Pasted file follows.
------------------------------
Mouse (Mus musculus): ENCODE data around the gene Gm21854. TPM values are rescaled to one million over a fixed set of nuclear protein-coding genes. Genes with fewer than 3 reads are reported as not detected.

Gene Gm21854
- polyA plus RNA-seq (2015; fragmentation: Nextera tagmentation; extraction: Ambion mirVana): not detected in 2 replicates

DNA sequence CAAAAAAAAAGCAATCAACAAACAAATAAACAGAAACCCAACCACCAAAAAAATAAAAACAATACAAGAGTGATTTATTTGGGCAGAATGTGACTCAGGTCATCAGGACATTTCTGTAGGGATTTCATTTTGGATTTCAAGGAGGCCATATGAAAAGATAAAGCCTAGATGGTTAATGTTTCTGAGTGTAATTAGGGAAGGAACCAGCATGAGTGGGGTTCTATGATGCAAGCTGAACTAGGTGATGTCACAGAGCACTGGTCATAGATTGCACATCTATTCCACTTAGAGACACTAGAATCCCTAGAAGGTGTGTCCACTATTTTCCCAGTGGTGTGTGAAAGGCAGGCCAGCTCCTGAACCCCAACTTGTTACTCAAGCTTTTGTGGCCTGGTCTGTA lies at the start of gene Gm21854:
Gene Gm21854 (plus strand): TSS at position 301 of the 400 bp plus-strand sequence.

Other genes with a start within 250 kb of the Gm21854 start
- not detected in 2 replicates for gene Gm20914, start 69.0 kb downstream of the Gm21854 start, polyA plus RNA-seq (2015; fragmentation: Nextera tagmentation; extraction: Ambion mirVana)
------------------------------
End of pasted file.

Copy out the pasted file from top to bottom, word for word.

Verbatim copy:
Mouse (Mus musculus): ENCODE data around the gene Gm21854. TPM values are rescaled to one million over a fixed set of nuclear protein-coding genes. Genes with fewer than 3 reads are reported as not detected.

Gene Gm21854
- polyA plus RNA-seq (2015; fragmentation: Nextera tagmentation; extraction: Ambion mirVana): not detected in 2 replicates

DNA sequence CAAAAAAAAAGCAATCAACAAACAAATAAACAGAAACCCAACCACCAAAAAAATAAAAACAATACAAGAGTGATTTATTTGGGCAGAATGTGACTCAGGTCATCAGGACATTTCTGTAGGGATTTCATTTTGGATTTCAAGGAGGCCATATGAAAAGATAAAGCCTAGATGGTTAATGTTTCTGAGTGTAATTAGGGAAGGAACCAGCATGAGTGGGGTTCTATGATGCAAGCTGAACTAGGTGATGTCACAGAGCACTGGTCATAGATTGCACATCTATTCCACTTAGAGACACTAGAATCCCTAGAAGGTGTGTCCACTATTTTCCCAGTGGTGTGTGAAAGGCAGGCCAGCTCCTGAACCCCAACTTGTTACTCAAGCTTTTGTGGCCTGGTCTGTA lies at the start of gene Gm21854:
Gene Gm21854 (plus strand): TSS at position 301 of the 400 bp plus-strand sequence.

Other genes with a start within 250 kb of the Gm21854 start
- not detected in 2 replicates for gene Gm20914, start 69.0 kb downstream of the Gm21854 start, polyA plus RNA-seq (2015; fragmentation: Nextera tagmentation; extraction: Ambion mirVana)